echo "--probing service status--"
sudo systemctl status service-sample

After the service is installed and running, you can use the command for probing the status to see what it is up too. The last few lines that the service has outputted will display with the service information. Probe the service status at any time using this command.

sudo systemctl status service-sample

Sample output from the command follows.

pi@raspberrypi:~ $ sudo systemctl status service-sample
● service-sample.service - Counting service.
   Loaded: loaded (/etc/systemd/system/service-sample.service; enabled; vendor preset: enabled)
   Active: active (running) since Wed 2022-03-09 15:57:12 HST; 12min ago
 Main PID: 389 (service-sample)
    Tasks: 1 (limit: 4915)
   CGroup: /system.slice/service-sample.service
           └─389 /usr/local/bin/service-sample

Mar 09 16:09:29 raspberrypi service-sample[389]: This is cycle 361
Mar 09 16:09:31 raspberrypi service-sample[389]: This is cycle 362
Mar 09 16:09:33 raspberrypi service-sample[389]: This is cycle 363
Mar 09 16:09:35 raspberrypi service-sample[389]: This is cycle 364
Mar 09 16:09:37 raspberrypi service-sample[389]: This is cycle 365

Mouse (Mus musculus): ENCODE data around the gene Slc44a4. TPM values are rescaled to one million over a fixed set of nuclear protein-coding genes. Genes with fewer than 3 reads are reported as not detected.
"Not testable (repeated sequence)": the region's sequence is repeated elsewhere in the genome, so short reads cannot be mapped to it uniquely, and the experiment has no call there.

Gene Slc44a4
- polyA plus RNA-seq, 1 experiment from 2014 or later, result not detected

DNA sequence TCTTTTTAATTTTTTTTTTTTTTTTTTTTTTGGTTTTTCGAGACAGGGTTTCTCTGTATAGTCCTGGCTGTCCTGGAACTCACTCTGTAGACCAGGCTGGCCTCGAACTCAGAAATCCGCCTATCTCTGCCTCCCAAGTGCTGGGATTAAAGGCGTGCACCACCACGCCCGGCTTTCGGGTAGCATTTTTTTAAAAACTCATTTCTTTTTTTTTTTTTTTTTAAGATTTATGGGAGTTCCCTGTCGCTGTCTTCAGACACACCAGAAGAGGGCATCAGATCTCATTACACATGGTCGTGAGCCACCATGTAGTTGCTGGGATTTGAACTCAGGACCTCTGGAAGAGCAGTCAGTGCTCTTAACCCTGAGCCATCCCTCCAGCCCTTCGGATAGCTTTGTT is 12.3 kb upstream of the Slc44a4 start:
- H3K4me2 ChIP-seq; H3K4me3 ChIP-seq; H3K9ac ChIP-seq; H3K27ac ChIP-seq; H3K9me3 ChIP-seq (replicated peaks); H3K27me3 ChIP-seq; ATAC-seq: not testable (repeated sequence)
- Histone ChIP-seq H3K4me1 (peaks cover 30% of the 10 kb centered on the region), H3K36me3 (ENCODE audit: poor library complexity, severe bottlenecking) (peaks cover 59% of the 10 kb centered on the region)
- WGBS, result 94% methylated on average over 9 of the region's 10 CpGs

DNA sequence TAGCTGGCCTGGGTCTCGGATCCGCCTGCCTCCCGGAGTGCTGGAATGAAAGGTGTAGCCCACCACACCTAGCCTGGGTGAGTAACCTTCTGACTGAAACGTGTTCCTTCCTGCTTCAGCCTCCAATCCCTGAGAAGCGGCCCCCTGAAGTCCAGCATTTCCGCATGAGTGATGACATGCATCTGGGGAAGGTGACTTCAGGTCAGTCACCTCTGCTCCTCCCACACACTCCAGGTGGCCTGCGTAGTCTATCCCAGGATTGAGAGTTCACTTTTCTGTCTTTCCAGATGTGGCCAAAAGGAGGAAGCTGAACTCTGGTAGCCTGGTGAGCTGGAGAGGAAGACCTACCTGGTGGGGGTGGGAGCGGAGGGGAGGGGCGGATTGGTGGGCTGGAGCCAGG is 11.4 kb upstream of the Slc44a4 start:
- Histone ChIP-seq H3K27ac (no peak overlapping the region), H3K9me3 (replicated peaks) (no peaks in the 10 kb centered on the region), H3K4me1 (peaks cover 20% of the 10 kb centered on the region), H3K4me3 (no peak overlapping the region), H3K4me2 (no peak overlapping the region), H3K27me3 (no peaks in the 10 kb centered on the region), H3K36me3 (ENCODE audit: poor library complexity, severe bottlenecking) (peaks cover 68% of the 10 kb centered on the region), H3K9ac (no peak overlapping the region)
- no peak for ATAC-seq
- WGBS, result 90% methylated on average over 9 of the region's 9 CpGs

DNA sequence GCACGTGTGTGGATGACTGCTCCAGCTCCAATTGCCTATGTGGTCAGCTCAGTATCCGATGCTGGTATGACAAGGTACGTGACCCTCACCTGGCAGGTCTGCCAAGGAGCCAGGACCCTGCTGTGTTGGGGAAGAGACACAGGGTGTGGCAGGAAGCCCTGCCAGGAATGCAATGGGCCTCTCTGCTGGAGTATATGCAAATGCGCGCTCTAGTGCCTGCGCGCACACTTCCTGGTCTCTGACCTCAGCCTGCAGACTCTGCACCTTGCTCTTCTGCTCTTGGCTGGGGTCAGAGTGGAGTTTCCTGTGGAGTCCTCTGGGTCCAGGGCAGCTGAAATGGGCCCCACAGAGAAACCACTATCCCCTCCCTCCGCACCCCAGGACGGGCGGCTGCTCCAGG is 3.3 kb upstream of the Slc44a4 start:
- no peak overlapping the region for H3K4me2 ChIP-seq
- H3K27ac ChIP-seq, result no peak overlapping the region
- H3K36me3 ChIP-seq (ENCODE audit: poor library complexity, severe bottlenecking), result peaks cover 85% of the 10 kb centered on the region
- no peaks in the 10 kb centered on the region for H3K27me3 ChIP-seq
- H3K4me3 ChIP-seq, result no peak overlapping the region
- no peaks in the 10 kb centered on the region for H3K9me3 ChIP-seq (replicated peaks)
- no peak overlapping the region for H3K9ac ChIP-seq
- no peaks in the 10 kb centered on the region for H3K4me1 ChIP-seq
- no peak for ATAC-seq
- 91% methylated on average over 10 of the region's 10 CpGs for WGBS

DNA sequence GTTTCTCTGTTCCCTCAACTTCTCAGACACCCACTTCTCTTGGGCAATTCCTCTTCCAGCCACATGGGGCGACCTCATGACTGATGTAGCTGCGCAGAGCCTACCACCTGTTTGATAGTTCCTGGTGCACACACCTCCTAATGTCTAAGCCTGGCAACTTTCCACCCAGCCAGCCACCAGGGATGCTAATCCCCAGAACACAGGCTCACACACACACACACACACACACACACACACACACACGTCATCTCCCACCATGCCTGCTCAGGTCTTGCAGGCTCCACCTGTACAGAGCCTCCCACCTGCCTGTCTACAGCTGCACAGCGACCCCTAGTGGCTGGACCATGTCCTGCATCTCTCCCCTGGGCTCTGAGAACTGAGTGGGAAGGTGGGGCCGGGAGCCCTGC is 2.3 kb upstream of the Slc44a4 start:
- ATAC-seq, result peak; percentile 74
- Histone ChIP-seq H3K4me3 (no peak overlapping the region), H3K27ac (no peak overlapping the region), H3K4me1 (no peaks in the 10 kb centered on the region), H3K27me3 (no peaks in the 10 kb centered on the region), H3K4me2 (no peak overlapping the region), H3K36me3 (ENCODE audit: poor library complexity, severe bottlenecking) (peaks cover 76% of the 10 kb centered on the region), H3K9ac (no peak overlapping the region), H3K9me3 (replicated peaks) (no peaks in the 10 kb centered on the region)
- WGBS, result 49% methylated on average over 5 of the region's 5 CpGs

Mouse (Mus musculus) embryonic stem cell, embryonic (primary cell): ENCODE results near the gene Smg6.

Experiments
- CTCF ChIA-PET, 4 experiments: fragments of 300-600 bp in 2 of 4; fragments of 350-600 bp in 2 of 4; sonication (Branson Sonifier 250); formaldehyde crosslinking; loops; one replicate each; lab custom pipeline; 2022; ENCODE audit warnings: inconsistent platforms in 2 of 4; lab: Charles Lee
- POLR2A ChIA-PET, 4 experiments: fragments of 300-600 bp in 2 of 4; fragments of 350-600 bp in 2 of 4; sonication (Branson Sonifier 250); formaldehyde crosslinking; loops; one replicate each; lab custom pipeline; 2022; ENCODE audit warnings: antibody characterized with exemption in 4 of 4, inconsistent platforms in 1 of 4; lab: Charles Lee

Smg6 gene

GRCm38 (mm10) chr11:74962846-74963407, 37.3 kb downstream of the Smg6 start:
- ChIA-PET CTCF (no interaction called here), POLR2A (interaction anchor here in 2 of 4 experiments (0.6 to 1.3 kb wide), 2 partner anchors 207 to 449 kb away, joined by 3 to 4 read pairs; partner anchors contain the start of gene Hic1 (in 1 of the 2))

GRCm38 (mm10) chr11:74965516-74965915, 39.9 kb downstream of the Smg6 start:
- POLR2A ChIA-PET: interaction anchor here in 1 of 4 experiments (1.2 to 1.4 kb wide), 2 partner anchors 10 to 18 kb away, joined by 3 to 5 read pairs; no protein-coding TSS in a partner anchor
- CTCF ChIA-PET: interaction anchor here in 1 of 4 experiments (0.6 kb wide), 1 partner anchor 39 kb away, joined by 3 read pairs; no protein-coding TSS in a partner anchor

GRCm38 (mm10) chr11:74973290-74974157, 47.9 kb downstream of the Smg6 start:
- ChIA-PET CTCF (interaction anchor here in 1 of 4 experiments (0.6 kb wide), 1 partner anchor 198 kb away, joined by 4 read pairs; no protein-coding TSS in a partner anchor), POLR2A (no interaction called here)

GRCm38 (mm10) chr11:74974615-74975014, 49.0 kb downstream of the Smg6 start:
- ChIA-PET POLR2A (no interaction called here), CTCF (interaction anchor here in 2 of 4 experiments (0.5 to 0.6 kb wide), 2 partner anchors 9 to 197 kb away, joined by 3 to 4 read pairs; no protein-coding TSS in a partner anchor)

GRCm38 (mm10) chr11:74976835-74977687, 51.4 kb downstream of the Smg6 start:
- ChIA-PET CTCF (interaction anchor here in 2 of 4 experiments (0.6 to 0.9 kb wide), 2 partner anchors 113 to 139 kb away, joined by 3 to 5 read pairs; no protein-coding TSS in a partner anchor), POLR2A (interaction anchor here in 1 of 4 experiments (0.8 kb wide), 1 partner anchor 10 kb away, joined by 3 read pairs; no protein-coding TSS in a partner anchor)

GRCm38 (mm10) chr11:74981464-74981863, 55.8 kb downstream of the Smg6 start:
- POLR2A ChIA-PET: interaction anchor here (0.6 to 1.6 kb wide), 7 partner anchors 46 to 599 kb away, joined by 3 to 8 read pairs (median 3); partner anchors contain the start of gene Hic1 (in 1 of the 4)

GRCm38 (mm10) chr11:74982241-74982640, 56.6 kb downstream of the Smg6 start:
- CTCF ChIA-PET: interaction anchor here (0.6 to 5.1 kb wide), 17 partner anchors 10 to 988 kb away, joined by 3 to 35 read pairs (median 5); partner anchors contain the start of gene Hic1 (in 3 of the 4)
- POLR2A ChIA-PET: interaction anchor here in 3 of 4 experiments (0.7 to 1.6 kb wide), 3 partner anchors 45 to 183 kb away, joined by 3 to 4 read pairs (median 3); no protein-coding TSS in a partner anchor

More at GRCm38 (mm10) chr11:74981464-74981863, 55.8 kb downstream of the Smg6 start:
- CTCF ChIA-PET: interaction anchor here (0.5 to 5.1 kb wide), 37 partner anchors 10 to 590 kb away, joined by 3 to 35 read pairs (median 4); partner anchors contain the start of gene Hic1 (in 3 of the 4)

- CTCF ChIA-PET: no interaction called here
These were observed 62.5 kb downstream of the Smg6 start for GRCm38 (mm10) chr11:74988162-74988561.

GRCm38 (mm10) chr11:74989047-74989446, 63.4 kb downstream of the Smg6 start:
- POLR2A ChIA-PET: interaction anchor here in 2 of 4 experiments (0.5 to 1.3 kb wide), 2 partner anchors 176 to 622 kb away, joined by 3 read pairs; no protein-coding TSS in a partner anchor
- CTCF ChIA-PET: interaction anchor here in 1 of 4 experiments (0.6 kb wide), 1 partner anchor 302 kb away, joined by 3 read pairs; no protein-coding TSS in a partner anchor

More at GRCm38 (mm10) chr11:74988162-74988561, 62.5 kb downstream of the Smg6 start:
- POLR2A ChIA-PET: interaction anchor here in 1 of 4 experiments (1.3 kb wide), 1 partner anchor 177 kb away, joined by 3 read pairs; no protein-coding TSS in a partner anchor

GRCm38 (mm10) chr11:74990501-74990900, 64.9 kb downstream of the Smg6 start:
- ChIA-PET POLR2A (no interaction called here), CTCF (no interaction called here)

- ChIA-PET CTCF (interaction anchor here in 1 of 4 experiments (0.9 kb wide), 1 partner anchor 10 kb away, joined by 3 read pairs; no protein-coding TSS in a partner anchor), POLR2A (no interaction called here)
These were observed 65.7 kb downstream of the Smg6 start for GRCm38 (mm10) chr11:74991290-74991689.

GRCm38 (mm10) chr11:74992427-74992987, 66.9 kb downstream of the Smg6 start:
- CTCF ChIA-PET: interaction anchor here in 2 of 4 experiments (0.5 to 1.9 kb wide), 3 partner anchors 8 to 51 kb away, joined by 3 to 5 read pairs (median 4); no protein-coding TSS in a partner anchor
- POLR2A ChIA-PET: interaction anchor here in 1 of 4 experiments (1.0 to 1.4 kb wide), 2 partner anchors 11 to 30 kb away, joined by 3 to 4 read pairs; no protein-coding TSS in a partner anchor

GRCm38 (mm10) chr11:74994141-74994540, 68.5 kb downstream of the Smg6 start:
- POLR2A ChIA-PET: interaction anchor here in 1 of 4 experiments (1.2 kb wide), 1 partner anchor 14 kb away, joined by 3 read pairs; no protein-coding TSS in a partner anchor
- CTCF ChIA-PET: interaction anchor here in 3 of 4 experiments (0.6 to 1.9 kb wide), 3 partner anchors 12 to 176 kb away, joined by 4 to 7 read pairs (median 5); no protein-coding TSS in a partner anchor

Mar 09 16:09:39 raspberrypi service-sample[389]: This is cycle 366
Mar 09 16:09:41 raspberrypi service-sample[389]: This is cycle 367
Mar 09 16:09:43 raspberrypi service-sample[389]: This is cycle 368
Mar 09 16:09:45 raspberrypi service-sample[389]: This is cycle 369
Mar 09 16:09:47 raspberrypi service-sample[389]: This is cycle 370
pi@raspberrypi:~ $
Screenshot of service output. Note the green dot indicates the service is running.

The real test for the service comes after reboot. Once you have the service installed and running on your Jetson or your Pi, reboot it. After it boots up, probe the status again. If you see output, then congratulations, your service is running! Now that a service can be easily created and registered, I’m going to refine the code that I used for discovery of the Pis and Jetsons for another post.

Posts may contain products with affiliate links. When you make purchases using these links, we receive a small commission at no extra cost to you. Thank you for your support.

Twitter: @j2inet
Instagram: @j2inet
Facebook: j2inet
YouTube: j2inet
Telegram: j2inet